Anna and the French Kiss by Stephanie Perkins
Series: Anna and the French Kiss
Publication Date: December 2, 2010
Anna is looking forward to her senior year in Atlanta, where she has a great job, a loyal best friend, and a crush on the verge of becoming more. Which is why she is less than thrilled about being shipped off to boarding school in Paris–until she meets Étienne St. Clair. Smart, charming, beautiful, Étienne has it all…including a serious girlfriend.
But in the City of Light, wishes have a way of coming true. Will a year of romantic near-misses end with their long-awaited French kiss?
I finished Anna and the French Kiss a few days ago, and I’ve held off on my review because I have not been able to form a coherent thought. When I think about this book, the only word that comes to mind is “cute.” Seriously. It’s cute from the first chapter to the very last page.
Anna is a perfectly ordinary teenager whose father happens to be a rich author of the Nicholas Sparks variety. One day, her father decides that he’s shipping her off to an American boarding school in Paris. Oh, the humanity. Anna is devastated. It’s her senior year! She’s been inching towards dating this cute guy she works with! She doesn’t speak French! It’s going to be awful! WHY IS HER DAD SO MEAN?! But then Anna gets there, and she makes some great friends pretty quickly. The place isn’t so bad. She finds that the students at the School of America have a lot of freedom, and the professors are almost all awesome. But most of all, the reason for her changed attitude goes by the name of Etienne St. Clair – the cutest, most charming, most unavailable boy she’s ever met.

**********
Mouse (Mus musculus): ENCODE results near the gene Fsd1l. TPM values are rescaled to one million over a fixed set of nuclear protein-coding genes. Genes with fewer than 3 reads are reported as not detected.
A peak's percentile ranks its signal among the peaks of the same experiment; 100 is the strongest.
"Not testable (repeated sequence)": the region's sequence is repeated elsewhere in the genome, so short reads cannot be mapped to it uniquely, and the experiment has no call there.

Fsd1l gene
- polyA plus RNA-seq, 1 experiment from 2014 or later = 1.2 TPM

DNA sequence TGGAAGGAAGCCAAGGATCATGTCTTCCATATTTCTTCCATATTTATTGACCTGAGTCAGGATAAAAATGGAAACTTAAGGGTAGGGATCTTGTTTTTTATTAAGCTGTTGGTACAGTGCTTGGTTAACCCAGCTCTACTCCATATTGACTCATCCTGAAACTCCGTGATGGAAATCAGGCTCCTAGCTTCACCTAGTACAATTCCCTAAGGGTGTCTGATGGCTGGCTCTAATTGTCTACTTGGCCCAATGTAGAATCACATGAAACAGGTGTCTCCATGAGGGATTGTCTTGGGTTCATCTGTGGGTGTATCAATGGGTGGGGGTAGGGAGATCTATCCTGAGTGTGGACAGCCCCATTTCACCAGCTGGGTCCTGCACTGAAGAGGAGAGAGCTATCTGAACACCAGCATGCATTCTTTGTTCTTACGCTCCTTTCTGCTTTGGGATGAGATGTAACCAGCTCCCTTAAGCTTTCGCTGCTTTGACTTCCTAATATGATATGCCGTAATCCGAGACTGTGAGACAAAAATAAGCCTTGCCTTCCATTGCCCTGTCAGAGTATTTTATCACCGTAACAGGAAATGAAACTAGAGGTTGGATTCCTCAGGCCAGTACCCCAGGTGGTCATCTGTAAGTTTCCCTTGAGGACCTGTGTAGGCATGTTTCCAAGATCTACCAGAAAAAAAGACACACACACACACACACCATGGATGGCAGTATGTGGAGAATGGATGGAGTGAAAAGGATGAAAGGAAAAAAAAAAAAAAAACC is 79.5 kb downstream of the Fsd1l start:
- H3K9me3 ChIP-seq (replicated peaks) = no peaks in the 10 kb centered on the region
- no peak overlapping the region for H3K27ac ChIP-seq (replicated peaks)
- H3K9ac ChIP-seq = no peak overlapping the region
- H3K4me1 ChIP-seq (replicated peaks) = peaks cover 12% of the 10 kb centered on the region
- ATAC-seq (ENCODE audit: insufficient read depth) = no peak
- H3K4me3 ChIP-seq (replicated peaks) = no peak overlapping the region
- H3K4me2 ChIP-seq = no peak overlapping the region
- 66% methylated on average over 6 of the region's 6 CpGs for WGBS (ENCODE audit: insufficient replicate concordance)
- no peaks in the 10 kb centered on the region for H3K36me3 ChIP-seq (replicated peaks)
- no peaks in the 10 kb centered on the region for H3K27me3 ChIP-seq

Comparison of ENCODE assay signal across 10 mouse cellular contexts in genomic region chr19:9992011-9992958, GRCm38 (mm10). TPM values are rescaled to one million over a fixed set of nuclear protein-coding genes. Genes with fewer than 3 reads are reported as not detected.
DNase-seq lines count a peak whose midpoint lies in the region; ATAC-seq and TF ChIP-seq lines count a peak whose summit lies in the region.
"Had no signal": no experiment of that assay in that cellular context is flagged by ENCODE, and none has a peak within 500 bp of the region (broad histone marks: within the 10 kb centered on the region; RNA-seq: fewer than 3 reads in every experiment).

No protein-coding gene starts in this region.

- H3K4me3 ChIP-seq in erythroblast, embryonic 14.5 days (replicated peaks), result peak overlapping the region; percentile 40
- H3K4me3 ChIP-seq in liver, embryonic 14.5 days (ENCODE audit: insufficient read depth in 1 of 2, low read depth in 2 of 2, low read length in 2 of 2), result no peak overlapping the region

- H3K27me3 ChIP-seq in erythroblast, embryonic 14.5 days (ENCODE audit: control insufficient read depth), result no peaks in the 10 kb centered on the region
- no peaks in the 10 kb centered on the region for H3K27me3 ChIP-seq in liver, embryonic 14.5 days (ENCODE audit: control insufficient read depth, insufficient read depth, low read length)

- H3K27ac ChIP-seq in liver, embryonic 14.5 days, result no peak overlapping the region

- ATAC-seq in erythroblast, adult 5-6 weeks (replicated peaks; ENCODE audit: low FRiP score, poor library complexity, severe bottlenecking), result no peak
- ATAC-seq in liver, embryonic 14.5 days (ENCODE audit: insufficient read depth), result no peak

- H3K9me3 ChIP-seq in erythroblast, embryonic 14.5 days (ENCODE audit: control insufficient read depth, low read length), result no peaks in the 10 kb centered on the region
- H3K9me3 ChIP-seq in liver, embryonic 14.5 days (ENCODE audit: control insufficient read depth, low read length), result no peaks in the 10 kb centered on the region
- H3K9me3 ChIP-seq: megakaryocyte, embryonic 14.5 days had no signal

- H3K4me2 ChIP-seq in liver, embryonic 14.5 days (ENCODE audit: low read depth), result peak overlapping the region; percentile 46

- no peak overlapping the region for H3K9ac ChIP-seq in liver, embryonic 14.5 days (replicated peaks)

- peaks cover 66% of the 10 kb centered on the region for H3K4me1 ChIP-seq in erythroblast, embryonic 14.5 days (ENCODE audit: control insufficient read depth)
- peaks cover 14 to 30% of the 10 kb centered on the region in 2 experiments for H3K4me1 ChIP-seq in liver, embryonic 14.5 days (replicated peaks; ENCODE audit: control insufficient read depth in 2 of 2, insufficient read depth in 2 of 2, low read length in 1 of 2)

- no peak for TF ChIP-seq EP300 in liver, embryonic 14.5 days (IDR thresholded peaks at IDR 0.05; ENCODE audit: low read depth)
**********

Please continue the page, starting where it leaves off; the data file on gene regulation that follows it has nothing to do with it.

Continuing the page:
Let me be honest for a second. I don’t think I’ve ever read a boarding school novel that I didn’t like. I just love the magical atmosphere and the shenanigans and living vicariously through these kids. My high school experience, while not awful, was less than magical. Anna and the French Kiss scored some easy points right off the bat for being set at a boarding school in Paris. It scored some additional points for just being really cute and friendshippy and not delving too far into the ever-present YA love triangle.
I’m looking forward to reading Lola and the Boy Next Door. If it’s half as cute as Anna and the French Kiss was, I’ll be all over it.